[Page 198]


An honest man's the noblest work of God! POPE.
1 LET others hail the rising sun,
2 I bow to that whose course is run,
3 Which sets in endless night;
4 Whose rays benignant bless'd this isle,
5 Made peaceful Nature round us smile
6 With calm, but cheerful light.
7 No bounty past provokes my praise,
8 No future prospects prompt my lays,
9 From real grief they flow;
10 I catch th' alarm from Britain's fears,
11 My sorrows fall with Britain's tears,
12 And join a nation's woe.
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13 See as you pass the crowded street,
14 Despondence clouds each face you meet,
15 All their lost friend deplore:
16 You read in every pensive eye,
17 You hear in ev'ry broken sigh,
18 That Pelham is no more.
19 If thus each Briton be alarm'd,
20 Whom but his distant influence warm'd,
21 What grief their breasts must rend,
22 Who in his private virtues bless'd,
23 By Nature's dearest tyes possess'd
24 The Husband, Father, Friend!
25 What! mute ye bards? no mournful verse,
26 No chaplets to adorn his hearse,
27 To crown the good and just?
28 Your flowers in warmer regions bloom,
29 You seek no pensions from the tomb,
30 No laurels from the dust.
31 When pow'r departed with his breath,
32 The sons of Flatt'ry fled from death:
33 Such insects swarm at noon.
34 Not for herself my Muse is griev'd,
35 She never ask'd, nor e'er receiv'd,
36 One ministerial boon.
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37 Hath some peculiar strange offence,
38 Against us arm'd Omnipotence,
39 To check the nation's pride?
40 Behold th' appointed punishment!
41 At length the vengeful bolt is sent,
42 It fell when Pelham dy'd!
43 Uncheck'd by shame, unaw'd by dread,
44 When Vice triumphant rears her head,
45 Vengeance can sleep no more;
46 The evil angel stalks at large,
47 The good submits, resigns his charge,
48 And quits th' unhallow'd shore.
49 The same sad morn
a The 6th of March, 1754, was remarkable for the publication the works of a late Lord, and the death of Mr. Pelham.
to church and state,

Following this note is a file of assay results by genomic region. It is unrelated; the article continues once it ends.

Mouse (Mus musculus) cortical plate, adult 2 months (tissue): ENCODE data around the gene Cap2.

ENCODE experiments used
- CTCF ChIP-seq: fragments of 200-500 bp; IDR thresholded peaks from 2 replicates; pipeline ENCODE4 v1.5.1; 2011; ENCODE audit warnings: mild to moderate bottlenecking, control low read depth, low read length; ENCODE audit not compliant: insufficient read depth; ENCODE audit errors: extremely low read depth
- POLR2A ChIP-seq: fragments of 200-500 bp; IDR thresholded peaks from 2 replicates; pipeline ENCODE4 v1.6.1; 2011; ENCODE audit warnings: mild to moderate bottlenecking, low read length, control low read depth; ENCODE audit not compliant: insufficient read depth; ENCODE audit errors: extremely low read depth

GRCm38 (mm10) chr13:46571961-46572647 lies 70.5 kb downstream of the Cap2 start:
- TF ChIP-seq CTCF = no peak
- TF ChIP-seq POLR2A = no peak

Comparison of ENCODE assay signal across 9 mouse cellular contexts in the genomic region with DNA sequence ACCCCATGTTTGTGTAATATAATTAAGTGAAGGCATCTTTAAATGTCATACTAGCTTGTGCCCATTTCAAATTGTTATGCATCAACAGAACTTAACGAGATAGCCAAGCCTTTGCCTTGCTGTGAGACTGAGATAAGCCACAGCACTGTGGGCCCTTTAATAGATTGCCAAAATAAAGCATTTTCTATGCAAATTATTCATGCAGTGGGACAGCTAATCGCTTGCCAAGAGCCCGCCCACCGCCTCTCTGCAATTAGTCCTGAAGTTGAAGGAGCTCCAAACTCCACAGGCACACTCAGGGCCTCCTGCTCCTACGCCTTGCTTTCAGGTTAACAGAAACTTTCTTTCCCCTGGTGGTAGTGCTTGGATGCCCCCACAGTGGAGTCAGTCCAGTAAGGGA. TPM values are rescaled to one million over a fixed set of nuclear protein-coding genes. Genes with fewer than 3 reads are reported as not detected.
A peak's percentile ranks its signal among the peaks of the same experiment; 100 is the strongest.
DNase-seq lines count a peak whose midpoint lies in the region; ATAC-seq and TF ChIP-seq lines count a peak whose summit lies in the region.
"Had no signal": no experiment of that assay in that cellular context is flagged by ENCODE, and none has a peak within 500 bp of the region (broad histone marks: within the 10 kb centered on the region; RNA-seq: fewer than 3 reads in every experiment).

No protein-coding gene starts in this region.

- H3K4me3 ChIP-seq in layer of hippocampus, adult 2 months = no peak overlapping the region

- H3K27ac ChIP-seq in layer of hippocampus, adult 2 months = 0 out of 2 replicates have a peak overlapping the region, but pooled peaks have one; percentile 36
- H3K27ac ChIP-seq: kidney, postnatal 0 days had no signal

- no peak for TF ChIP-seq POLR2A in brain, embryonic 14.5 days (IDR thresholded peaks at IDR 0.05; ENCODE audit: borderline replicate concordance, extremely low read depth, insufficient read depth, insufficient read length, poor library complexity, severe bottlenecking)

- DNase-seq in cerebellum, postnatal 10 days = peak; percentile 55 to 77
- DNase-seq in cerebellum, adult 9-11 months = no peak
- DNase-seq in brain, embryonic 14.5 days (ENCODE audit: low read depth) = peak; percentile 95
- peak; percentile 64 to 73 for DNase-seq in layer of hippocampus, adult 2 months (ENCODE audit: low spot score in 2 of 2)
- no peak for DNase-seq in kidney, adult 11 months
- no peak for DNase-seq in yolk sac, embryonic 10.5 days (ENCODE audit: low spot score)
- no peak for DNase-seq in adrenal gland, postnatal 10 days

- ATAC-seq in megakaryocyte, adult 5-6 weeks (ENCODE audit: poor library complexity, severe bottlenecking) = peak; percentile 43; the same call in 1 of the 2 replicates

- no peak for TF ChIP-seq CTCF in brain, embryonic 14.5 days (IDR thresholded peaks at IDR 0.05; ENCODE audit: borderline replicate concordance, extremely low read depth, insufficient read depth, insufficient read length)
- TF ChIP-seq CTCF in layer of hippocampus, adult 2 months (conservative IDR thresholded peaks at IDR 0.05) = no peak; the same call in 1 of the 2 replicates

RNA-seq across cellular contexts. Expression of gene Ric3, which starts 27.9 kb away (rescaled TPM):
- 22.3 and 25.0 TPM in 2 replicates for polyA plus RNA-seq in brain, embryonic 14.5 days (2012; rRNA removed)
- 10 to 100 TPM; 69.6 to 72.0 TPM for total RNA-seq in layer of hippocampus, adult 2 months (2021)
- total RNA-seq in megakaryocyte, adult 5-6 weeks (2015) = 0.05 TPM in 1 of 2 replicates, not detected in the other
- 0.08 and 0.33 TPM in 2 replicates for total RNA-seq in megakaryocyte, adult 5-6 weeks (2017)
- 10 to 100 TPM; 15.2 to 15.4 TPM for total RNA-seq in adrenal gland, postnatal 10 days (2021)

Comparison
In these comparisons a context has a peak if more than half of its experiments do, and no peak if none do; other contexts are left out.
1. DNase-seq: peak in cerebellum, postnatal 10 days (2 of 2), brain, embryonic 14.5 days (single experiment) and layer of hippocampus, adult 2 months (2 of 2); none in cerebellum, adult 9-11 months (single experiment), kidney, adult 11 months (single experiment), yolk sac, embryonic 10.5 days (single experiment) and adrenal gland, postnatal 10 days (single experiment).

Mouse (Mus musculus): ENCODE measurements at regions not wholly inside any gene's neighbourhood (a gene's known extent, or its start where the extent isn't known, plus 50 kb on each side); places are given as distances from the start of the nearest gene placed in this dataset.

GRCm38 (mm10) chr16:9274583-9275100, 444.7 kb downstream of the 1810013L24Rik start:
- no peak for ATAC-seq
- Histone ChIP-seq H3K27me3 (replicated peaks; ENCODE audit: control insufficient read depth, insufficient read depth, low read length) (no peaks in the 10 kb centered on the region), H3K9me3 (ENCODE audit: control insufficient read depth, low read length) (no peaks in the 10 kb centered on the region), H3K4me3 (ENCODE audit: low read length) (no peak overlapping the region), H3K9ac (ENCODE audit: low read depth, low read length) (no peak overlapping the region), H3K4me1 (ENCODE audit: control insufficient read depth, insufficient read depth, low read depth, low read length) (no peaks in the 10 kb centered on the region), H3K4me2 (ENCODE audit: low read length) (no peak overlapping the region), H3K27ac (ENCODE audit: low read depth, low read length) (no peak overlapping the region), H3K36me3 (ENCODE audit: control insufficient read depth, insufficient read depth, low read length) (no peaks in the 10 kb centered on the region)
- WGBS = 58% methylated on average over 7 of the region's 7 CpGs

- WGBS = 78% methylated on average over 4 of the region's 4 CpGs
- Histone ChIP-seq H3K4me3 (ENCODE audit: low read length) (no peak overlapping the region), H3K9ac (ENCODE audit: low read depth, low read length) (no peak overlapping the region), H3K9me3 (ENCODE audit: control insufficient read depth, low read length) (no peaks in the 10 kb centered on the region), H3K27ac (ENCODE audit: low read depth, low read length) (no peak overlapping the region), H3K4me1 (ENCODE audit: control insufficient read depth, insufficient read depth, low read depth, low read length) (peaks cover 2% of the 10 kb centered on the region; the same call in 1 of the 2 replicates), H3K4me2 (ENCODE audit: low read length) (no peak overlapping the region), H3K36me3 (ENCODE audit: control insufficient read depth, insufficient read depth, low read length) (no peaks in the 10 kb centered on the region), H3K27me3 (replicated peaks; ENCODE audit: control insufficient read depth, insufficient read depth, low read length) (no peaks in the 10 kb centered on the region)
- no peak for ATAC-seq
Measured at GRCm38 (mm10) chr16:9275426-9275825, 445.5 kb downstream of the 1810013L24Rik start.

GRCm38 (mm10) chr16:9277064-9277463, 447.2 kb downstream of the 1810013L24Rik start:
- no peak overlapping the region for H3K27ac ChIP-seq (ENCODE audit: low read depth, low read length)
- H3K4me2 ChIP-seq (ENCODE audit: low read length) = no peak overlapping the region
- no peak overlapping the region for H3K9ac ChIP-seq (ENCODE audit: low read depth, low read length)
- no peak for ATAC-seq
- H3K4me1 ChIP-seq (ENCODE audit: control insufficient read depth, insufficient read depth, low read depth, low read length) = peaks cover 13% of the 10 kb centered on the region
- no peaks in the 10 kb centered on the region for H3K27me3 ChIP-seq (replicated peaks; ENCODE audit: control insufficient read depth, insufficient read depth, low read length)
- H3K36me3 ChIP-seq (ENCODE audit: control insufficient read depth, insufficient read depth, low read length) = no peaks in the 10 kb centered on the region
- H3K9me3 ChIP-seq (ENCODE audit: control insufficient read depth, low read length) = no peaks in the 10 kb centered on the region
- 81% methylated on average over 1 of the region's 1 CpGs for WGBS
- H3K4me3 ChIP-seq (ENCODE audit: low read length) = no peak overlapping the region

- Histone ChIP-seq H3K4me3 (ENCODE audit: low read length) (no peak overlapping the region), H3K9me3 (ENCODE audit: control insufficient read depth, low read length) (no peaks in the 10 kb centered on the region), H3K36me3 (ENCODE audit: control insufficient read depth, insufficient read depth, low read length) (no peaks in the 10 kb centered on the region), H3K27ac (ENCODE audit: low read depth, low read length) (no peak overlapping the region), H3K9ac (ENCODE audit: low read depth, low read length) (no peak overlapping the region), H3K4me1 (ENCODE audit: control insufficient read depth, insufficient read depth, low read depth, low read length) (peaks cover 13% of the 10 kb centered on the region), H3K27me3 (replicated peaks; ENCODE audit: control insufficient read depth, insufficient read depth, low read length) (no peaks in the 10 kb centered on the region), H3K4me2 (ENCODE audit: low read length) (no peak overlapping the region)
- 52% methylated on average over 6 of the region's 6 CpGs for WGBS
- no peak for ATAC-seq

50 (So for our sins 'twas fix'd by fate)
51 A double stroke was giv'n;
52 Black as the whirlwinds of the north,
53 St. J—n's fell Genius issu'd forth,
54 And Pelham fled to heav'n!
55 By angels watch'd in Eden's bow'rs,
56 Our parents pass'd their peaceful hours,
57 Nor guilt nor pain they knew;
58 But on the day which usher'd in
59 The hell-born train of mortal sin,
60 The heav'nly guards withdrew.
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61 Look down, much honour'd shade, below,
62 Still let thy pity aid our woe;
63 Stretch out thy healing hand;
64 Resume those feelings, which on earth
65 Proclaim'd thy patriot love and worth,
66 And sav'd a sinking land.
67 Search with thy more than mortal eye,
68 The breasts of all thy friends: descry
69 What there has got possession.
70 See if thy unsuspecting heart,
71 In some for truth mistook not art,
72 For principle, profession.
73 From these, the pests of human kind,
74 Whom royal bounty cannot bind,
75 Protect our parent King:
76 Unmask their treach'ry to his sight,
77 Drag forth the vipers into light,
78 And crush them ere they sting.
79 If such his trust and honours share,
80 Again exert thy guardian care,
81 Each venom'd heart disclose;
82 On Him, on Him, our all depends,
83 Oh save him from his treach'rous friends,
84 He cannot fear his foes.
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85 Whoe'er shall at the helm preside,
86 Still let thy prudence be his guide,
87 To stem the troubled wave;
88 But chiefly whisper in his ear,
89 "That GEORGE is open, just, sincere,
90 "And dares to scorn a knave. "
91 No selfish views t' oppress mankind,
92 No mad ambition fir'd thy mind,
93 To purchase fame with blood;
94 Thy bosom glow'd with purer heat;
95 Convinc'd that to be truly great,
96 Is only to be good.
97 To hear no lawless passion's call,
98 To serve thy King, yet feel for all,
99 Such was thy glorious plan!
100 Wisdom with gen'rous love took part,
101 Together work thy head and heart,
102 The Minister and Man.
103 Unite, ye kindred sons of worth;
104 Strangle bold faction in its birth;
105 Be Britain's weal your view!
106 For this great end let all combine,
107 Let virtue link each fair design,
108 And Pelham live in you.


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    About this text

    Title (in Source Edition): An ODE ON THE DEATH of Mr. PELHAM.
    Author: David Garrick
    Themes: politics; grief; sadness; melancholy; patriotism; glory of the British nation; death
    Genres: ballad metre; ode
    References: DMI 25749

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    Source edition

    A Collection of Poems in Six Volumes. By Several Hands. Vol. IV. London: printed by J. Hughs, for R. and J. Dodsley, 1763 [1st ed. 1758], pp. 198-202. 6v.: music; 8⁰. (ESTC T131163; OTA K104099.004) (Page images digitized by the Eighteenth-Century Poetry Archive from a copy in the archive's library.)

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    The text has been typographically modernized, but without any silent modernization of spelling, capitalization, or punctuation. The source of the text is given and all editorial interventions have been recorded in textual notes. Based on the electronic text originally produced by the ECCO-TCP project, this ECPA text has been edited to conform to the recommendations found in Level 5 of the Best Practices for TEI in Libraries version 3.0.